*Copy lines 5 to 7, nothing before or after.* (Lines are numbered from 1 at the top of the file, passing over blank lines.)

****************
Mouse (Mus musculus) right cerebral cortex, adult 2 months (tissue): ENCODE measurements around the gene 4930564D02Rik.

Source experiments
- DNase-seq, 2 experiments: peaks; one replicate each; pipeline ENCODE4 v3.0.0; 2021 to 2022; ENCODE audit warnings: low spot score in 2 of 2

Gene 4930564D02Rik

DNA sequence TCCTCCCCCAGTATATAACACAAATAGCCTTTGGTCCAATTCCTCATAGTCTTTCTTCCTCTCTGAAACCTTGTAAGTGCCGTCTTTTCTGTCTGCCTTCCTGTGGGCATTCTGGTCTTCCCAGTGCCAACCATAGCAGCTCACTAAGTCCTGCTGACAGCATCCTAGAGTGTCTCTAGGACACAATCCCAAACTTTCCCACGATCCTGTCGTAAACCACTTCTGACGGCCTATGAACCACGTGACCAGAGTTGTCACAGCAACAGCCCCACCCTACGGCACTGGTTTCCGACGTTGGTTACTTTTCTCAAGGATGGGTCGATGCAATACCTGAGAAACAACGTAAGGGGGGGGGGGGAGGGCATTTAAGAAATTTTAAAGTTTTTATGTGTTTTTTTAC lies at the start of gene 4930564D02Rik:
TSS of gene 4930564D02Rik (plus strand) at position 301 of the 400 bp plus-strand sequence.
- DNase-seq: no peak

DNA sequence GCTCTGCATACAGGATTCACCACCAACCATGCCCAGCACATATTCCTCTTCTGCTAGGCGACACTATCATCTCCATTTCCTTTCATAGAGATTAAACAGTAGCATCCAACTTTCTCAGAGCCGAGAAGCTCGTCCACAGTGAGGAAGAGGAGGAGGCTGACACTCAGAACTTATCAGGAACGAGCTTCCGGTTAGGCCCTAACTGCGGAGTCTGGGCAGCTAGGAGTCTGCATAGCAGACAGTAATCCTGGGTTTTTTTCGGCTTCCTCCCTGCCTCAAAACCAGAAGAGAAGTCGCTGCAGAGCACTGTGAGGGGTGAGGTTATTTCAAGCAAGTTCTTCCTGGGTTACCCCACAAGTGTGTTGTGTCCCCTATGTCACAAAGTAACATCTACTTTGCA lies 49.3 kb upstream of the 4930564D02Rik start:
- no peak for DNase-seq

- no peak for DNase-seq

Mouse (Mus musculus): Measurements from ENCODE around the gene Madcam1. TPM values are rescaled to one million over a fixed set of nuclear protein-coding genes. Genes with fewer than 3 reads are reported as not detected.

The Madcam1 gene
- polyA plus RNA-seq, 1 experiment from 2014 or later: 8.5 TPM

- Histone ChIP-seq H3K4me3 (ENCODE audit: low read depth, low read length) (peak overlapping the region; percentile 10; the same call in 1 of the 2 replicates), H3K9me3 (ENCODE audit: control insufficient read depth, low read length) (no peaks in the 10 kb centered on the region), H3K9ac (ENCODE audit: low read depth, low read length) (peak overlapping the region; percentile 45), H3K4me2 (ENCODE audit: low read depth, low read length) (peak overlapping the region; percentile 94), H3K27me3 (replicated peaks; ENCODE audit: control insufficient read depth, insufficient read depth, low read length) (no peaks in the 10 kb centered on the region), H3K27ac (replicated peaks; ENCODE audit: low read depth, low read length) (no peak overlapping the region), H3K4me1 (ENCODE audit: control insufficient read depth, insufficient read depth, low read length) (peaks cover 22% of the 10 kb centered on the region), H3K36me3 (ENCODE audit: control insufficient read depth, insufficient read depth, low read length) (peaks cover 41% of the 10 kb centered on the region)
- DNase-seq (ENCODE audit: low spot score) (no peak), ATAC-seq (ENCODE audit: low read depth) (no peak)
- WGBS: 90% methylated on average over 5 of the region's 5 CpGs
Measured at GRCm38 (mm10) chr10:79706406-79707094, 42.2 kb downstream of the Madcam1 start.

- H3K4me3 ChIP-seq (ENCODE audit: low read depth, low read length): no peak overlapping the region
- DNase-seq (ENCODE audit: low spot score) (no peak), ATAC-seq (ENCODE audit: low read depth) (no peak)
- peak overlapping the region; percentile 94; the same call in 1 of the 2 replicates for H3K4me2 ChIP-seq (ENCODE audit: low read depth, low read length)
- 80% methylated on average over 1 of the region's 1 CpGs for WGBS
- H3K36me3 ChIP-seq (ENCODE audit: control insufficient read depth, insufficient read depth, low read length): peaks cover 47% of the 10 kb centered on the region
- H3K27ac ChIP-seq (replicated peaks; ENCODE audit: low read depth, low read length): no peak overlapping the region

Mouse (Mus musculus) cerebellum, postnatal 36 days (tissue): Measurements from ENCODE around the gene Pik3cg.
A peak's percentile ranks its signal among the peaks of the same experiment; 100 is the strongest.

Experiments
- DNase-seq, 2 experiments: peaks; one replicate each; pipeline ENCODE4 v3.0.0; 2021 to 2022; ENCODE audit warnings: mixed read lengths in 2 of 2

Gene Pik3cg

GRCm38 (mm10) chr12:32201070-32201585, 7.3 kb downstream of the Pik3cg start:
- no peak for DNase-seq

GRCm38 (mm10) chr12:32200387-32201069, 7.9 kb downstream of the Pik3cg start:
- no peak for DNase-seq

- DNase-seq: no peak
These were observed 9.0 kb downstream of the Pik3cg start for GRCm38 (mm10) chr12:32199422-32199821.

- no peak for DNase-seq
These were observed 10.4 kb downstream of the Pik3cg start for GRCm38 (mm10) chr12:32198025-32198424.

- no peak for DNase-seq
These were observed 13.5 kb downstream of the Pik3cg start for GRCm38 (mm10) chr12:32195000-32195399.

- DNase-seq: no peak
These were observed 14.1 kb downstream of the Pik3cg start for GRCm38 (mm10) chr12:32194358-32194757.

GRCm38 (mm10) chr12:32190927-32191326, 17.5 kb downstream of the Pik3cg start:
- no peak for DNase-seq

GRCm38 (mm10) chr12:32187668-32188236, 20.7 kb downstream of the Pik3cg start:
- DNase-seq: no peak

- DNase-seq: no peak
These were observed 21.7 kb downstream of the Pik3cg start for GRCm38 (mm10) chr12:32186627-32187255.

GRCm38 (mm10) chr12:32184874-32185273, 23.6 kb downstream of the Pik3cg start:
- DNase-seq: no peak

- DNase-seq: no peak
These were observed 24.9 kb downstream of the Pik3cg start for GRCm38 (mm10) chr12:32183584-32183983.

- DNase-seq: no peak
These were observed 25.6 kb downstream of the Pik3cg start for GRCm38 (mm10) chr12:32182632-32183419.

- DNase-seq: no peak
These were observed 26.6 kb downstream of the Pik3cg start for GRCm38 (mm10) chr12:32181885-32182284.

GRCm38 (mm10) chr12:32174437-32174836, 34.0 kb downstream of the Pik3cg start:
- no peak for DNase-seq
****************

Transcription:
DNA sequence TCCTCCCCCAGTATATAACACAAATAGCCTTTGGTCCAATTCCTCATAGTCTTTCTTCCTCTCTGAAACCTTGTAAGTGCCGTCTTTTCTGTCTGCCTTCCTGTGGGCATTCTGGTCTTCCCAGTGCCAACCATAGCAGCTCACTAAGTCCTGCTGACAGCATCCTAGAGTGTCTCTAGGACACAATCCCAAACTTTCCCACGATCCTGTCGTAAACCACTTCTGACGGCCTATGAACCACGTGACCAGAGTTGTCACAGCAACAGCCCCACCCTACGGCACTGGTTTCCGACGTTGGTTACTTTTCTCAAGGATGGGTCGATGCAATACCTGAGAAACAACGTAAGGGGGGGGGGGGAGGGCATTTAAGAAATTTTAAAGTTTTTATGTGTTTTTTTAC lies at the start of gene 4930564D02Rik:
TSS of gene 4930564D02Rik (plus strand) at position 301 of the 400 bp plus-strand sequence.
- DNase-seq: no peak